PAISANO, TEXAS. Paisano was twelve miles east of Marfa and one-half mile west of Paisano Pass, in northeastern Presidio County near the Brewster county line. It became a station on the Galveston, Harrisburg and San Antonio Railway in early 1882, when the construction crew reached there from El Paso. When the Paisano siding was built, its elevation of 5,074.1 feet made it the highest railroad station in Texas and the highest one on the GH&SA and its affiliated lines between New Orleans, Louisiana, and Portland, Oregon. Paisano (Spanish for "countryman") was the scene of a train accident on July 8, 1921, when a west-bound freight train exploded and killed the engineer, E. F. Bohlman. When the GH&SA became the Texas and New Orleans Railroad in 1934, Paisano remained a station. By 1961, when the T&NO merged with the Southern Pacific, Paisano had been abandoned by the railroad.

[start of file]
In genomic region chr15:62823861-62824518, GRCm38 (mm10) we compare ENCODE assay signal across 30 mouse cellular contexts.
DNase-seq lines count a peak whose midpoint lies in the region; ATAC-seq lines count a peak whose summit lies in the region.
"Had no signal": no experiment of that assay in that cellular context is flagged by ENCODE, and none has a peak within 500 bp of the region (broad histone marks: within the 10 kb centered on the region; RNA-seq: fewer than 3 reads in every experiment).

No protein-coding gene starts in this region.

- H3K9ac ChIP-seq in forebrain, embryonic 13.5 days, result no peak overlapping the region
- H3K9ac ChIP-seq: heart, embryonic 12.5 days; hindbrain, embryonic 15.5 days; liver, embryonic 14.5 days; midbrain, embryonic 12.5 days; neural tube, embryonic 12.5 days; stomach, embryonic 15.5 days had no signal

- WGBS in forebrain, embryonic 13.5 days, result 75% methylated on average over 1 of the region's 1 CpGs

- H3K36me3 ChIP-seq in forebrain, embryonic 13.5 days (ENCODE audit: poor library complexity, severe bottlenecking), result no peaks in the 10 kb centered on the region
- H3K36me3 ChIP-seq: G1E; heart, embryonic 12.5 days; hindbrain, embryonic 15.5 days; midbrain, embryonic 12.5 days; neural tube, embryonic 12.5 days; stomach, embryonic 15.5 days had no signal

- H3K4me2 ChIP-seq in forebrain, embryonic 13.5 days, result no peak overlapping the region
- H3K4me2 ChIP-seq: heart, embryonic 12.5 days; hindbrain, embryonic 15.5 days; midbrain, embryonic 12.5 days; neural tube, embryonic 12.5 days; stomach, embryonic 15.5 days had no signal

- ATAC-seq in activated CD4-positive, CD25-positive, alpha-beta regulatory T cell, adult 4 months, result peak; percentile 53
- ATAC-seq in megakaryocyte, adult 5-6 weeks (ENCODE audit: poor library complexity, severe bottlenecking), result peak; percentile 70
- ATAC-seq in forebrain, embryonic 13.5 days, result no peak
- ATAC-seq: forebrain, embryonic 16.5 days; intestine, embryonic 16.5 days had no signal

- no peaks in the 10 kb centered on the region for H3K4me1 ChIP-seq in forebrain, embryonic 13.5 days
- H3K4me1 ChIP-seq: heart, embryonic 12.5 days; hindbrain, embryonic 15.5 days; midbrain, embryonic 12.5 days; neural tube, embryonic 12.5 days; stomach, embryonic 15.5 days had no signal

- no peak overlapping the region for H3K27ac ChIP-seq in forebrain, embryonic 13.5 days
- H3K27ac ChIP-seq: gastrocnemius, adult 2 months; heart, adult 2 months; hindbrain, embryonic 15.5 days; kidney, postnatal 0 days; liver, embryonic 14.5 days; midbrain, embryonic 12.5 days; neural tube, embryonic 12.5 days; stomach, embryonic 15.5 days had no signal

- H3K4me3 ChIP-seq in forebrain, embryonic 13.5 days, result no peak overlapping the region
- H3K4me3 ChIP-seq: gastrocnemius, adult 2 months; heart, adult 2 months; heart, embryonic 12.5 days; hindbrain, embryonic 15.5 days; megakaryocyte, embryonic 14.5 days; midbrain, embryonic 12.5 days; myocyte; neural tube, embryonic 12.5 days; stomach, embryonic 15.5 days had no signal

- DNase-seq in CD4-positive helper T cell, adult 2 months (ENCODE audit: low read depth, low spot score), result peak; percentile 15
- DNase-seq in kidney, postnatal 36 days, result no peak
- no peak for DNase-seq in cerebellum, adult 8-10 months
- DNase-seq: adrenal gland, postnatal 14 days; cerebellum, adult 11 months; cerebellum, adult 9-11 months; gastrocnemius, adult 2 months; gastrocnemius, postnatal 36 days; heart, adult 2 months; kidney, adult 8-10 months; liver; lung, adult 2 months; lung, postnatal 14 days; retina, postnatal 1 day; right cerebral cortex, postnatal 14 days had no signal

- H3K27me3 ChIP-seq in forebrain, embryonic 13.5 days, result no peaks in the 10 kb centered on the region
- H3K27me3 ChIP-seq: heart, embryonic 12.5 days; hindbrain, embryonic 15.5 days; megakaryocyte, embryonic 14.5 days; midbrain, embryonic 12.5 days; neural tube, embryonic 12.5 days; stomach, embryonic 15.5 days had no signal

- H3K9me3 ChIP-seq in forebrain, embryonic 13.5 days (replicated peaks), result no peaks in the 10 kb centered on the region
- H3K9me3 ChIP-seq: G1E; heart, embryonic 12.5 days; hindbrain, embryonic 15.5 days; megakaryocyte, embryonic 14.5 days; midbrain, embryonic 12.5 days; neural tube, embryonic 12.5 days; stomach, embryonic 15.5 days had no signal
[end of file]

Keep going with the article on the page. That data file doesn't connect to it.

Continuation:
S. G. Reed, A History of the Texas Railroads (Houston: St. Clair, 1941; rpt., New York: Arno, 1981). Terrell County Heritage Commission, Terrell County, Texas (San Angelo: Anchor, 1978).
Image Use Disclaimer
All copyrighted materials included within the Handbook of Texas Online are in accordance with Title 17 U.S.C. Section 107 related to Copyright and “Fair Use” for Non-Profit educational institutions, which permits the Texas State Historical Association (TSHA), to utilize copyrighted materials to further scholarship, education, and inform the public. The TSHA makes every effort to conform to the principles of fair use and to comply with copyright law.
For more information go to: http://www.law.cornell.edu/uscode/17/107.shtml
If you wish to use copyrighted material from this site for purposes of your own that go beyond fair use, you must obtain permission from the copyright owner.
The following, adapted from the Chicago Manual of Style, 15th edition, is the preferred citation for this article.Julia Cauble Smith, "PAISANO, TX," Handbook of Texas Online (http://www.tshaonline.org/handbook/online/articles/hvpah), accessed February 09, 2016. Uploaded on June 15, 2010. Published by the Texas State Historical Association.
Get Texas history everyday,
with day by day
Each day's email tells a little bit more of the story of Texas and links to our collection of more than 27,000 articles